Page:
Using a refractometer

Now that the honey harvest is upon us, members will be bottling their honey to sell or to show in one of the many shows over the summer and into autumn. There are regulations governing the sale of honey which you must comply with when preparing honey for sale, dealing with hygiene, labelling and composition.

One characteristic of honey you need to be aware of is moisture content, the main reason being that honey will ferment over time due to the activity of the natural yeasts present in it. If the moisture level is less than 17% these yeasts will not convert the sugars to alcohol, and if it is over 20% the risk of this happening is greater.

As you know, when you put a spoon into a glass of water it appears to bend.  This is due to the refractive index of air and water being different and we can use a refractometer to measure this characteristic of honey.

There are many types of refractometers to measure liquids and the one we use has a range which is specifically for liquid honey (12-27% water). It has automatic temperature compensation (ATC) which allows readings to be taken between 10°C and 30°C without adjustment.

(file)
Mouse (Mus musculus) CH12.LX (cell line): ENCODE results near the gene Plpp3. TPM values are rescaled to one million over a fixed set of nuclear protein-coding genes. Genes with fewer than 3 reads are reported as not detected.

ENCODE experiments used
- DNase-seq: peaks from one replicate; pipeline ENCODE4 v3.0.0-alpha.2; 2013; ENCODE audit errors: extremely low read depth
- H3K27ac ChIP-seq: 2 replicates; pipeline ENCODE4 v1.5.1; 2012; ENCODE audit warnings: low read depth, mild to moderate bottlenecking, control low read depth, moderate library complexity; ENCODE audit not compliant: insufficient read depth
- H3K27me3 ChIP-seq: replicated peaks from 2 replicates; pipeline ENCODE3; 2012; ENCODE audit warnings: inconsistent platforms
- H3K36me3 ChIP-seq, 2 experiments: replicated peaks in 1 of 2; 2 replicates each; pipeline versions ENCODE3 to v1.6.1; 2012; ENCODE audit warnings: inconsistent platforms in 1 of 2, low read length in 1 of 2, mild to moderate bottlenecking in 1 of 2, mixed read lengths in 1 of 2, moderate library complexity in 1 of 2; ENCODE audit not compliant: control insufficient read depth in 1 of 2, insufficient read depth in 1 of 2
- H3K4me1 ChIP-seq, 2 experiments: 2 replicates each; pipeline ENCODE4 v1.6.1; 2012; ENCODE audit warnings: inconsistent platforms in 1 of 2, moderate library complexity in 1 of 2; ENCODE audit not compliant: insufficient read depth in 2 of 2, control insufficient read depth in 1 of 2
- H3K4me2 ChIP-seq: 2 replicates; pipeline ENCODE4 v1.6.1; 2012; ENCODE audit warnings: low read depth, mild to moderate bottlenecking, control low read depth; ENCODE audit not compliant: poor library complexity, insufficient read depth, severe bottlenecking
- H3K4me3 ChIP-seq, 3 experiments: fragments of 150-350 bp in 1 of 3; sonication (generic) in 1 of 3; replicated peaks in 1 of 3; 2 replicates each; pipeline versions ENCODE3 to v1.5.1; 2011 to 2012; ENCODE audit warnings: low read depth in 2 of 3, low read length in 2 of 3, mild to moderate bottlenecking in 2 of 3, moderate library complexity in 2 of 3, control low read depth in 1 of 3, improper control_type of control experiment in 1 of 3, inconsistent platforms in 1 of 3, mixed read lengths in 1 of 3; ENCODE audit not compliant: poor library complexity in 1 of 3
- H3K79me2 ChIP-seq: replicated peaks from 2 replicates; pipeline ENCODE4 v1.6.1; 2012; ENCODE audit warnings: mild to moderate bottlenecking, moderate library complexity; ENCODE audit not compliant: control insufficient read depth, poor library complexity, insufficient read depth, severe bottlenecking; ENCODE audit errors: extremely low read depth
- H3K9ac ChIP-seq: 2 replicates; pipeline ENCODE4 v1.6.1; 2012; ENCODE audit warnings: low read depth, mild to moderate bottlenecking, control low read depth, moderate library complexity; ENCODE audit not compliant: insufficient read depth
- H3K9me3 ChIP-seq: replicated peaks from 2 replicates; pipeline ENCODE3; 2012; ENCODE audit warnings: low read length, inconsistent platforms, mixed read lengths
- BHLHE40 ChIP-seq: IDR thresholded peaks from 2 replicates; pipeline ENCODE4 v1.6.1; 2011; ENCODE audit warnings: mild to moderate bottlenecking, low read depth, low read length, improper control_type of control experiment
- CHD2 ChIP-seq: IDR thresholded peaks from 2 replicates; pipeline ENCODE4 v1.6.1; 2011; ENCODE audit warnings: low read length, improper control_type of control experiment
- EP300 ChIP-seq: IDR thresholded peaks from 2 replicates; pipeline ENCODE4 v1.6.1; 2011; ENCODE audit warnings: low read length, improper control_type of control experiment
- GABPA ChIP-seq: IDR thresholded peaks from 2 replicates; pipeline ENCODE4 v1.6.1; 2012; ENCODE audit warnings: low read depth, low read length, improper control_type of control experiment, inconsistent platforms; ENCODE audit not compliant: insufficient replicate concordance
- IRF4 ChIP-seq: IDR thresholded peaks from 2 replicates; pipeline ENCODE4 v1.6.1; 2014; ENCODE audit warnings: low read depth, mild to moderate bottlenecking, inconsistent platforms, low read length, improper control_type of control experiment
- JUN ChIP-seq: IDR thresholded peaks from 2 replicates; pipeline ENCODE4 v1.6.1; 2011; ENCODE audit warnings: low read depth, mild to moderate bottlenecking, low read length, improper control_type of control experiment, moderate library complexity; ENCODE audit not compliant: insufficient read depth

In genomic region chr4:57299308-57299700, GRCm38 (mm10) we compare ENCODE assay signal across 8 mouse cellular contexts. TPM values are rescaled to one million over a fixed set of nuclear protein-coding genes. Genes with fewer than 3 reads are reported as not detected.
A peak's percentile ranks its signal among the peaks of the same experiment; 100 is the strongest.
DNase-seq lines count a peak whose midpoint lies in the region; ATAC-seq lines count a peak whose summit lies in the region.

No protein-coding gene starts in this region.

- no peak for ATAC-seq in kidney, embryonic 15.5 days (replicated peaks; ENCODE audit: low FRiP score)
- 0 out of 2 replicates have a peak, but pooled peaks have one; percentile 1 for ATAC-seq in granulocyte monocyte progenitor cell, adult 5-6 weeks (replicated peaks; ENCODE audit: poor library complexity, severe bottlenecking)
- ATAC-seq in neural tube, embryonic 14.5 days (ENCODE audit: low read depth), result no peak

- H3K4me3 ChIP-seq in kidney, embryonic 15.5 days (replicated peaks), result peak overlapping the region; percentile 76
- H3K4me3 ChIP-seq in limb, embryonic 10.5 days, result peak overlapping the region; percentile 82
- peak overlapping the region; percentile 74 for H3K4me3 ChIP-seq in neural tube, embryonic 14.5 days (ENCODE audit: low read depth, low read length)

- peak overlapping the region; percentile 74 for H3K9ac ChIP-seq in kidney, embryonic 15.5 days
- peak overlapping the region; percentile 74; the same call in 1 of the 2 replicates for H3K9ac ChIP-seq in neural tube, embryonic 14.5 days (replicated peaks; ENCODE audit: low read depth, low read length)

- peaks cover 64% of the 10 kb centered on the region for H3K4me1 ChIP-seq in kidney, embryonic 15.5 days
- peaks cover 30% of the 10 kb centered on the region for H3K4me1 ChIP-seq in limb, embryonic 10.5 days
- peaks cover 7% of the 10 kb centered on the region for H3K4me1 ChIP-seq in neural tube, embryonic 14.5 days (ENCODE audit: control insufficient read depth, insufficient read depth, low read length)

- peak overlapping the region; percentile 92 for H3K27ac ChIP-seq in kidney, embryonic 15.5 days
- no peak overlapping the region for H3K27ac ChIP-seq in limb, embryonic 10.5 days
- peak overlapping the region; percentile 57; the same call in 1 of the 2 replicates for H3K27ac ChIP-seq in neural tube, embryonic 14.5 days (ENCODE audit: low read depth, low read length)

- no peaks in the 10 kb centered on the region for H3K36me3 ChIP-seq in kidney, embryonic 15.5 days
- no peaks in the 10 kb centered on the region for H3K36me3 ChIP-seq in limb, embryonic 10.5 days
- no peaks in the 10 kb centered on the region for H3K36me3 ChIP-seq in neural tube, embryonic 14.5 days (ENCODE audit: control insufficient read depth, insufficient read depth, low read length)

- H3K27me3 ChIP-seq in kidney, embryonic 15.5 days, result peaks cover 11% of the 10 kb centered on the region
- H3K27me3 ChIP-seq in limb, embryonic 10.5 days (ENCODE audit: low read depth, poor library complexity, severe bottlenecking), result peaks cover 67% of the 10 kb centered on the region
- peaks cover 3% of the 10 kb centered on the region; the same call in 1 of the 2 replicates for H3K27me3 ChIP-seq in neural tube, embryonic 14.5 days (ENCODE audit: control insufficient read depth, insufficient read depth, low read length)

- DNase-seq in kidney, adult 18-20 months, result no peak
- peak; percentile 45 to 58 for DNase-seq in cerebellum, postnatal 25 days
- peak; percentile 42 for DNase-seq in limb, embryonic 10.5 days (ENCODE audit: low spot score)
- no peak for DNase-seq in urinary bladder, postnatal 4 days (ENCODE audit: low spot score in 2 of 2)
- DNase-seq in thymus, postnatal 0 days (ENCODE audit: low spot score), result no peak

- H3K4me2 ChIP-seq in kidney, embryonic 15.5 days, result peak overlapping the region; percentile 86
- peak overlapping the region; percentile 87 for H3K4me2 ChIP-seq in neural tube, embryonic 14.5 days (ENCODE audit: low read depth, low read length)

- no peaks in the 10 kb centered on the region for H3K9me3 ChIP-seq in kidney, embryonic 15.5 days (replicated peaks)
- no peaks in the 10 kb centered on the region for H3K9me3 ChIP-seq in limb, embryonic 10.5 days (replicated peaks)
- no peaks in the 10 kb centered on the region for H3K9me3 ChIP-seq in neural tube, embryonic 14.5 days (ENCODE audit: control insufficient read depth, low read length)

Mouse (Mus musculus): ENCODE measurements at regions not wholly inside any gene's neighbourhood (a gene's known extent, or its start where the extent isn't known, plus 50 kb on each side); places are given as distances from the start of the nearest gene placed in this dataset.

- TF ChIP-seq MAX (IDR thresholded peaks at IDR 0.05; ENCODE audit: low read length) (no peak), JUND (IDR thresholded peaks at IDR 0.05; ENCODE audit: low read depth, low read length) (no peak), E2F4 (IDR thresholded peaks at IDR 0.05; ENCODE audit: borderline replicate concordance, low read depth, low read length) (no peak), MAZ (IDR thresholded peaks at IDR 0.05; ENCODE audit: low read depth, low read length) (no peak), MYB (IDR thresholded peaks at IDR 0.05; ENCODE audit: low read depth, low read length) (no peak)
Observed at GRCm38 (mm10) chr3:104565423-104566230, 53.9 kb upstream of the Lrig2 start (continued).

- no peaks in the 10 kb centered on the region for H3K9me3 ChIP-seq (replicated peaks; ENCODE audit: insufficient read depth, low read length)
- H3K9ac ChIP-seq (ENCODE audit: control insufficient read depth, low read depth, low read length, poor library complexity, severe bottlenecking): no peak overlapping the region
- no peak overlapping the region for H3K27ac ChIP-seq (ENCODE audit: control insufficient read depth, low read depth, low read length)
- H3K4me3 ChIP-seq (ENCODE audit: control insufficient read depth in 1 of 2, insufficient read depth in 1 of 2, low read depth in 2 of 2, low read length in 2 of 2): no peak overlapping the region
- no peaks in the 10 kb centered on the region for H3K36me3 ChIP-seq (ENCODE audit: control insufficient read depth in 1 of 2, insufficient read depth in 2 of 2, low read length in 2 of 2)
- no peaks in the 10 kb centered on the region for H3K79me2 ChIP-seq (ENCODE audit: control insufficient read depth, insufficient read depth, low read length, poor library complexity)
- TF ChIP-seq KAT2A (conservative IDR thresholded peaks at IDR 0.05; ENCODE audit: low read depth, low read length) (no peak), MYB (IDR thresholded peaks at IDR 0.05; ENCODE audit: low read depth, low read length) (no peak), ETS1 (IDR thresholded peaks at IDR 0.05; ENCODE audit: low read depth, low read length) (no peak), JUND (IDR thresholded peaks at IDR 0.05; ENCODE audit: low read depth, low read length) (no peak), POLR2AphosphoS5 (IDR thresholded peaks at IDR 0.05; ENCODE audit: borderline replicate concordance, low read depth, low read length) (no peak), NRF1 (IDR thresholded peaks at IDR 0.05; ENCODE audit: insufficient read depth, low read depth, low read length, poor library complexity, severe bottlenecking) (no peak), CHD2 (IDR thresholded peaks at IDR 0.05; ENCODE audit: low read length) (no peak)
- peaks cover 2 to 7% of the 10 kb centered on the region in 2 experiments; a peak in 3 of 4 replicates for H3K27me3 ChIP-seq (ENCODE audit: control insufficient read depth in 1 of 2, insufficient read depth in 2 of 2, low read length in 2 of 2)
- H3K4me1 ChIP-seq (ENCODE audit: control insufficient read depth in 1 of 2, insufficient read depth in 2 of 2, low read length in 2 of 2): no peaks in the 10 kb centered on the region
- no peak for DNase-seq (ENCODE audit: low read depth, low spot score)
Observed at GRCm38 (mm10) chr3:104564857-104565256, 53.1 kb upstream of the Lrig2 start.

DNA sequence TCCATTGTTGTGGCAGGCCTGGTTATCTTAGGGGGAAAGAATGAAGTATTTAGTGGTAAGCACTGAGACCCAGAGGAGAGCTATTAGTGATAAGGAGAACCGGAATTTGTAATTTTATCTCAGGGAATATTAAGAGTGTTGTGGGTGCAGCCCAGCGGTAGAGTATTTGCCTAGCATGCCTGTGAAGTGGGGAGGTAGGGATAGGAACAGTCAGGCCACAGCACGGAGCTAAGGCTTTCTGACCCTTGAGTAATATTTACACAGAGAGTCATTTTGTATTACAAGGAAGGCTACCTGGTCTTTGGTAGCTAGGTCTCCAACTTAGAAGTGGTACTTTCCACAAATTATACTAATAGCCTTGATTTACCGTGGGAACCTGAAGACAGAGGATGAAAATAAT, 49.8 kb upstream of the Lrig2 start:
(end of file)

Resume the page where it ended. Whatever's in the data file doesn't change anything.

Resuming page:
A refractometer has an eyepiece on one side, and a measuring prism and cover on the other (see photo above).  (Photos of refractometer by Linda Tilman.  Thank you.)

honey droplet

Step 1:  Lift the plastic cover and place a droplet of honey on the refractometer.

closed

Step 2: Place the plastic top down on top of the droplet, flattening it on the viewing window.

reading

Now look through the eyepiece with the instrument held up toward the light and focus by twisting the dial near the eyepiece until you can read the scale on the right (Water %). The point at which the blue meets the white shows the reading in % – your view will look something like this (a reading of 23% is shown).

For honey offered for sale, the legal levels are 20% for blossom and 23% for heather honey (Honey Regulations (Scotland) 2015 – Para 15.)

Note that the honey has to be liquid for the instrument to give a reliable reading – the presence of crystals will give a misleading reading, so warm it gently first.

Although ADBKA’s refractometer will have been calibrated before use, you can do this yourself by following the instructions with the instrument.

David Morland

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